This article is part of our series «Eight Great Cuisines of China». Read more about the other cuisines we already covered: «Shandong Cuisine (鲁菜)», «Guangdong Cuisine (粤菜)», «Anhui Cuisine (徽菜)» or «Jiangsu Cuisine (苏菜)».
What comes to mind if one mentions spicy food and Chinese cuisine? Naturally, the common answer would be Sichuan cuisine! The famous spicy and numbing dishes from Sichuan province surely are mouthwatering and mark one of the most popular cuisines in China, but there is actually another place where you can get true “spicy food”.
That’s right, I am talking about the Hunan cuisine.
Many people actually don’t know that Hunan cuisine is spicier than Sichuan cuisine. In fact, Sichuan cuisine makes use of a lot of Sichuan peppers. However, in Hunan province, people use the pure spiciness of the chilis in the combination of the sourness of either vinegar or citrus fruits to elevate the dishes to a whole different level.
The Sichuanese use peppercorn that numbs your mouth so the food all starts tasting the same. Instead, the Hunanese use vinegar with pepper. It serves to stimulate the taste buds and make them tingle, so you can better perceive the wide range of flavours and the rich variety of ingredients and spices.
The numbing Sichuan dishes might give you a higher blood pressure/pulse rate so that you’ll need to drink something cold or go out for a walk to cool down. Hunan dishes do exactly the opposite. Vinegar lowers your blood pressure and the cholesterol levels. So it is actually healthy for those with high blood pressure.
Hunan cuisine uses an unusually wide variety of ingredients in comparison with other cuisines in China. Since the climate in Hunan is very humid, the locals consume a lot of chilis in order to balance out the humidity. As already mentioned, citrus fruits are one of their main crops throughout the seasons so most of the chefs make use of that.
I have been travelling around China just until recently and since I come from Hunan, I spent a lot of time there trying to gather information on the local cuisine. Fortunately, I have a relative who has been cooking for the leader circle of the communist party in the 70s and he is specialized in Hunan cuisine.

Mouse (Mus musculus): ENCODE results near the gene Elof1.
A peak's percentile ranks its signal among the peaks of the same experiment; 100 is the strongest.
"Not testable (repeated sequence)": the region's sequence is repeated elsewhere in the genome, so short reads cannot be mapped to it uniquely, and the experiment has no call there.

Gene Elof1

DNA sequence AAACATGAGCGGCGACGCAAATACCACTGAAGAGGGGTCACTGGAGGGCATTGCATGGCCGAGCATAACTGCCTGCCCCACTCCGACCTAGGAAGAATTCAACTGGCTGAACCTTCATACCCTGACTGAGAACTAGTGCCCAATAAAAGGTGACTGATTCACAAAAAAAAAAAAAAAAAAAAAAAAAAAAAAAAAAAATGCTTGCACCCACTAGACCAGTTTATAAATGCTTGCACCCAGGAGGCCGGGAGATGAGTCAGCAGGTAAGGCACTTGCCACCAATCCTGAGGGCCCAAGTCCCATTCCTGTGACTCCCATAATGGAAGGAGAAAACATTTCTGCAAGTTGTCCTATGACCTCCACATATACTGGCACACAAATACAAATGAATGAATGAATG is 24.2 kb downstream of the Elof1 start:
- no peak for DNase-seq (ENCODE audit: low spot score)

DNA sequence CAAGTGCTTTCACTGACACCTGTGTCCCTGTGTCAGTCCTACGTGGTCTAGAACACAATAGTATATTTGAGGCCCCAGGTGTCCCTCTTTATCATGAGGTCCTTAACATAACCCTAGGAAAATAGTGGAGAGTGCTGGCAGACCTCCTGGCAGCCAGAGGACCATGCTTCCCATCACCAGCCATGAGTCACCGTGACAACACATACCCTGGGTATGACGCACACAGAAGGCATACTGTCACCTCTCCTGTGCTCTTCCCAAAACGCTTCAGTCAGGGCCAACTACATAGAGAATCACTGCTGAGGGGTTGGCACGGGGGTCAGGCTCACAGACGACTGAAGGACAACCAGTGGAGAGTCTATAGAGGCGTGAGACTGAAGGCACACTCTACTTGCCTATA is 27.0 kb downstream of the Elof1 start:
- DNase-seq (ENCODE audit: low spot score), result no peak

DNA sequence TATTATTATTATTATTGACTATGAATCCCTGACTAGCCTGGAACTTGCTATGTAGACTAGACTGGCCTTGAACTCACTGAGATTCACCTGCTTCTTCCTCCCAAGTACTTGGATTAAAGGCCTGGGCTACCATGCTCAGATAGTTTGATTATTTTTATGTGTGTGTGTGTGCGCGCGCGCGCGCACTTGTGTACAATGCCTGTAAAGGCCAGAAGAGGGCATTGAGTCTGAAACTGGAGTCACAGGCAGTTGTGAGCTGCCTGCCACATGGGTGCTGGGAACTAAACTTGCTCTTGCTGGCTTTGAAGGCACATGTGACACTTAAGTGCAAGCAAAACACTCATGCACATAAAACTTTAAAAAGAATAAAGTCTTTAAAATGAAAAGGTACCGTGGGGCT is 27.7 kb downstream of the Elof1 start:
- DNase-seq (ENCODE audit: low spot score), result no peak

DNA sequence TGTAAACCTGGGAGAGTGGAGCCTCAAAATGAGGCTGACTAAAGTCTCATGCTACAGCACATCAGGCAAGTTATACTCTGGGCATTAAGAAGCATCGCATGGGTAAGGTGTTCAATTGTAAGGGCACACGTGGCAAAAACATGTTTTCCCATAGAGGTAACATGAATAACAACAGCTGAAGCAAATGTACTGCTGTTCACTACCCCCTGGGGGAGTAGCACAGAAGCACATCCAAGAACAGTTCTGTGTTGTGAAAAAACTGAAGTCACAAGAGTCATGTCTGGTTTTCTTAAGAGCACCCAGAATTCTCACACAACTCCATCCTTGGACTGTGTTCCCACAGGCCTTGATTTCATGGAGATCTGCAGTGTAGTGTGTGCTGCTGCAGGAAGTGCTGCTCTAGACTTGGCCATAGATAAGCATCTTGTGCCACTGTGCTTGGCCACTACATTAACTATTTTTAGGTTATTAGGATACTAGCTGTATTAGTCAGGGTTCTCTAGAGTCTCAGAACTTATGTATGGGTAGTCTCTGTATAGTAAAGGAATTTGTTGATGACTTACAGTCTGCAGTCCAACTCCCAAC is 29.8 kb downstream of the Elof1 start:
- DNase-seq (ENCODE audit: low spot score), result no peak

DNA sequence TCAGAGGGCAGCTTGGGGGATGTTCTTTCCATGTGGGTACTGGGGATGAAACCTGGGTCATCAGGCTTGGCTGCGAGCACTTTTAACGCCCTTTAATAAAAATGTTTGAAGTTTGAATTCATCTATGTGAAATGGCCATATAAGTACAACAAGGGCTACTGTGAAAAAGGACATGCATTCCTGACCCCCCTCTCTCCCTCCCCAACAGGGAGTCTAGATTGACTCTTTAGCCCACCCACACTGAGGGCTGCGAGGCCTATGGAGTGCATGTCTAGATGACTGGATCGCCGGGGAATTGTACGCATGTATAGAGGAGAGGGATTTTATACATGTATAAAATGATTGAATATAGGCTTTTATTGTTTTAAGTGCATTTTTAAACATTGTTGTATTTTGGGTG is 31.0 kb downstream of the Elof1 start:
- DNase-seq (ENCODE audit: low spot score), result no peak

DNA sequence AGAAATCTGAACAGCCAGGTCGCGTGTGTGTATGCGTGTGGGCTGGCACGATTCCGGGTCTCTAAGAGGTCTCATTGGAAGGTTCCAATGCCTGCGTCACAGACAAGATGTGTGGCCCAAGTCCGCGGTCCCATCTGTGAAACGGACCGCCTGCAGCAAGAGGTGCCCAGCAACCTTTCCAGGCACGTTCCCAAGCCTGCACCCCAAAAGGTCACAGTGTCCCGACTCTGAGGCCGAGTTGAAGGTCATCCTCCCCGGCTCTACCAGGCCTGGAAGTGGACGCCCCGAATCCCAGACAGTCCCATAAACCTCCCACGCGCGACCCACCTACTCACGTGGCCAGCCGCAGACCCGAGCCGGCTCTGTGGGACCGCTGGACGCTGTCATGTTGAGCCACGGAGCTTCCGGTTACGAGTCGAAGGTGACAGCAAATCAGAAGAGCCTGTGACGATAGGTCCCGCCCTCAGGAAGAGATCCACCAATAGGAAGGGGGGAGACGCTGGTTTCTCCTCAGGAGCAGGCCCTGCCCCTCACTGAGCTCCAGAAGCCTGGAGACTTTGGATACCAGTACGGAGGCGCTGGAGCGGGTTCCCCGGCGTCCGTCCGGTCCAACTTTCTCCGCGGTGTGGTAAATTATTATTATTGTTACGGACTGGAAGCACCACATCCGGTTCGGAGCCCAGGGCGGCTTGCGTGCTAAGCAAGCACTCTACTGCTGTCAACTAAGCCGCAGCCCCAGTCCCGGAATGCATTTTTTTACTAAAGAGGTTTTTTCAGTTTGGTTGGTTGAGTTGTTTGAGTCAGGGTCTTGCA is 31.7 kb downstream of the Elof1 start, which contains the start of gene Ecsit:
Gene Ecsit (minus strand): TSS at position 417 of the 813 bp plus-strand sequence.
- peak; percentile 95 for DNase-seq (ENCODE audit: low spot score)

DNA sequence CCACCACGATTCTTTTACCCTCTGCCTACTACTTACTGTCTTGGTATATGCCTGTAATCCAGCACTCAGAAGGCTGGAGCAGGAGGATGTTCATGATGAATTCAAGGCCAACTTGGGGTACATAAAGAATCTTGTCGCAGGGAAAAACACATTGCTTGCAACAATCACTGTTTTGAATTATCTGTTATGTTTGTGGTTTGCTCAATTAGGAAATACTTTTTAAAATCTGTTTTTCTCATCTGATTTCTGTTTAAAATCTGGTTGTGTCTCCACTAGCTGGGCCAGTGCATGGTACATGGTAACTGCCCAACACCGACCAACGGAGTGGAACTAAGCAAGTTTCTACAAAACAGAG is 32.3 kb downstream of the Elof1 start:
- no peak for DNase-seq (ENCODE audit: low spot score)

So according to my great-uncle, the Hunan cuisine focuses on “explosive” flavours. The term here would be 香辣 (fragrant spiciness). Unlike Sichuan cuisine, where everything tastes like Sichuan pepper, the spicy and sour combination of Hunan dishes actually activates one’s taste buds and enhance the appetite. “Dry Pan Searing”, that’s how he called it, is one of the signature technics of Hunan cuisine. By using a strong flame and a really heated up hot wok, the chef can easily achieve a unique crunchiness for the ingredients. The dish would taste rich, spicy, but also very fresh and crunchy, giving it a distinct type of flavour. Besides “Dry Pan Searing”, there are many other cooking technics used by Hunan chefs such as basting, steaming and stewing.
So apart from spicy dishes, the Hunan cuisine also offers flavours like sweet and sour (which is mostly combined with spicy). The orange duck for example is one of the famous dishes from the Hunan cuisine.
Here are some of the signature dishes of Hunan cuisine:
- 红烧肉 (braised pork belly)
- 剁椒鱼头 (Steamed Fish Head with Diced Spicy Red Peppers)
- 辣子鸡 (Spicy Chicken)
- 梅菜扣肉 (Steamed Pork belly with fermented cabbage)
- 钵子菜 (Dishes prepared in an earthen pot)
Not only is Hunan cuisine popular with its traditional recipes, but there are also many talented chefs that constantly challenge themselves in order to pursue new flavours and variations! My great-uncle told me that it was a pity that he wasn’t able to explore the world of tastes and flavours due to political reasons, but he still carries the love for cooking and food.
This beauty is one of the newest members in the big Hunan cuisine family: The “Volcano Ribs” (火山排骨)! Huge ribs from pigs piled up to form an impressive looking “volcano”, which is covered in hot sour chilli sauce… Simply by thinking about it makes my mouth water again…
It would be wrong if people now start to rank different cuisines in China. In China, we believe in the phrase: “一方水土养一方人” (a certain region nourishes only the people living in it). Maybe you can compare the differences in the usage of spices and ingredients across China, but when it comes to tastes and preferences, local people will always prefer their own local cuisine.
As for Hunan province, the preference was, is and will always be fragrant spiciness.